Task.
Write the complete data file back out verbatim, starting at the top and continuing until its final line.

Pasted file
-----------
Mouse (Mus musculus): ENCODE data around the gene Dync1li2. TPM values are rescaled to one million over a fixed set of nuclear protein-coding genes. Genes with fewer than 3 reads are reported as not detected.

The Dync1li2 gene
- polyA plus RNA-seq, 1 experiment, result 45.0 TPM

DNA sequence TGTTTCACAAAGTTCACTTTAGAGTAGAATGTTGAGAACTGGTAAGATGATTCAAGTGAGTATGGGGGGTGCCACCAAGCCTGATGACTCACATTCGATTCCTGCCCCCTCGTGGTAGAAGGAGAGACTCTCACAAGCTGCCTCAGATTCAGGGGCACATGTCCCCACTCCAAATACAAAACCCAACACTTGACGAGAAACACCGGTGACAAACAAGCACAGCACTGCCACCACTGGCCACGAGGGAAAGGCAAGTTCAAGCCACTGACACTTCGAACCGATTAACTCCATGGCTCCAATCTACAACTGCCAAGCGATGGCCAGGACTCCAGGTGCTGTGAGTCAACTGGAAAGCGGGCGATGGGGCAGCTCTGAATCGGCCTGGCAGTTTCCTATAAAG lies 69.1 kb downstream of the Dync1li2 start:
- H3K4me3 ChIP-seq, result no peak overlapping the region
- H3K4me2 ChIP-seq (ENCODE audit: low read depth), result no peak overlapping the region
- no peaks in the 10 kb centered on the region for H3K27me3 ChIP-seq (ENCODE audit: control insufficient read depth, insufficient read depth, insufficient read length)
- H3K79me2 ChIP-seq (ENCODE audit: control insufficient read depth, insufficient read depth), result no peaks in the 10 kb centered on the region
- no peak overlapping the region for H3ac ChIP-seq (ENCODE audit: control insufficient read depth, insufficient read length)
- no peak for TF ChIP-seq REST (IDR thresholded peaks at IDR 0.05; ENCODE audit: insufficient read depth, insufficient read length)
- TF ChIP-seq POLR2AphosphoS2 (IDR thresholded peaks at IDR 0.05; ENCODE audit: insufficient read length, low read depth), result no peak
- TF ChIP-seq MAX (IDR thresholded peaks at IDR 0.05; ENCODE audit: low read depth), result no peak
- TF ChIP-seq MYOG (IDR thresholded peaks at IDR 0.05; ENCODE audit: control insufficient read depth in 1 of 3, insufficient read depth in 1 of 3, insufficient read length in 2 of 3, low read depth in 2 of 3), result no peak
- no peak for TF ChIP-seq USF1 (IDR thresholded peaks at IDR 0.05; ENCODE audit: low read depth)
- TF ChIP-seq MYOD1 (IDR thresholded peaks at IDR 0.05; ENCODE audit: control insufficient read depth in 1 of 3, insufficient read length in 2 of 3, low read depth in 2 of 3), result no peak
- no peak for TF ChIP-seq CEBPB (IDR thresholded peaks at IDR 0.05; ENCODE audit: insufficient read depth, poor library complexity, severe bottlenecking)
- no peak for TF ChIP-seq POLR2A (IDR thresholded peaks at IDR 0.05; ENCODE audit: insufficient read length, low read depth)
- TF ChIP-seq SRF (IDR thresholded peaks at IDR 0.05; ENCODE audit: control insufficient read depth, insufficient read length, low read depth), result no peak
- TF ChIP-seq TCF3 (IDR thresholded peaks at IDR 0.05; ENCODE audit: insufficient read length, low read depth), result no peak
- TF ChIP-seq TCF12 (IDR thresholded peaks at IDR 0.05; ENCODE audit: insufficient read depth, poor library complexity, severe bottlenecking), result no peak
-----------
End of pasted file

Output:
Mouse (Mus musculus): ENCODE data around the gene Dync1li2. TPM values are rescaled to one million over a fixed set of nuclear protein-coding genes. Genes with fewer than 3 reads are reported as not detected.

The Dync1li2 gene
- polyA plus RNA-seq, 1 experiment, result 45.0 TPM

DNA sequence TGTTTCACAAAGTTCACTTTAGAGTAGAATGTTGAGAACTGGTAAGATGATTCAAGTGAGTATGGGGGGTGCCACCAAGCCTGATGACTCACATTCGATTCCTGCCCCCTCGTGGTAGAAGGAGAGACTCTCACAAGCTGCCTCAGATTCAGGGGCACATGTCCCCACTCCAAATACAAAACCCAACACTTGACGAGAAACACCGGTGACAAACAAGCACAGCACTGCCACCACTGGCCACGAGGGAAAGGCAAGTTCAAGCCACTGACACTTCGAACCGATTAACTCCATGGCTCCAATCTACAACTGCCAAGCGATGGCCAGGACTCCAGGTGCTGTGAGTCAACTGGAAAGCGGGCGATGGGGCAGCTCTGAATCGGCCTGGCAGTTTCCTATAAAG lies 69.1 kb downstream of the Dync1li2 start:
- H3K4me3 ChIP-seq, result no peak overlapping the region
- H3K4me2 ChIP-seq (ENCODE audit: low read depth), result no peak overlapping the region
- no peaks in the 10 kb centered on the region for H3K27me3 ChIP-seq (ENCODE audit: control insufficient read depth, insufficient read depth, insufficient read length)
- H3K79me2 ChIP-seq (ENCODE audit: control insufficient read depth, insufficient read depth), result no peaks in the 10 kb centered on the region
- no peak overlapping the region for H3ac ChIP-seq (ENCODE audit: control insufficient read depth, insufficient read length)
- no peak for TF ChIP-seq REST (IDR thresholded peaks at IDR 0.05; ENCODE audit: insufficient read depth, insufficient read length)
- TF ChIP-seq POLR2AphosphoS2 (IDR thresholded peaks at IDR 0.05; ENCODE audit: insufficient read length, low read depth), result no peak
- TF ChIP-seq MAX (IDR thresholded peaks at IDR 0.05; ENCODE audit: low read depth), result no peak
- TF ChIP-seq MYOG (IDR thresholded peaks at IDR 0.05; ENCODE audit: control insufficient read depth in 1 of 3, insufficient read depth in 1 of 3, insufficient read length in 2 of 3, low read depth in 2 of 3), result no peak
- no peak for TF ChIP-seq USF1 (IDR thresholded peaks at IDR 0.05; ENCODE audit: low read depth)
- TF ChIP-seq MYOD1 (IDR thresholded peaks at IDR 0.05; ENCODE audit: control insufficient read depth in 1 of 3, insufficient read length in 2 of 3, low read depth in 2 of 3), result no peak
- no peak for TF ChIP-seq CEBPB (IDR thresholded peaks at IDR 0.05; ENCODE audit: insufficient read depth, poor library complexity, severe bottlenecking)
- no peak for TF ChIP-seq POLR2A (IDR thresholded peaks at IDR 0.05; ENCODE audit: insufficient read length, low read depth)
- TF ChIP-seq SRF (IDR thresholded peaks at IDR 0.05; ENCODE audit: control insufficient read depth, insufficient read length, low read depth), result no peak
- TF ChIP-seq TCF3 (IDR thresholded peaks at IDR 0.05; ENCODE audit: insufficient read length, low read depth), result no peak
- TF ChIP-seq TCF12 (IDR thresholded peaks at IDR 0.05; ENCODE audit: insufficient read depth, poor library complexity, severe bottlenecking), result no peak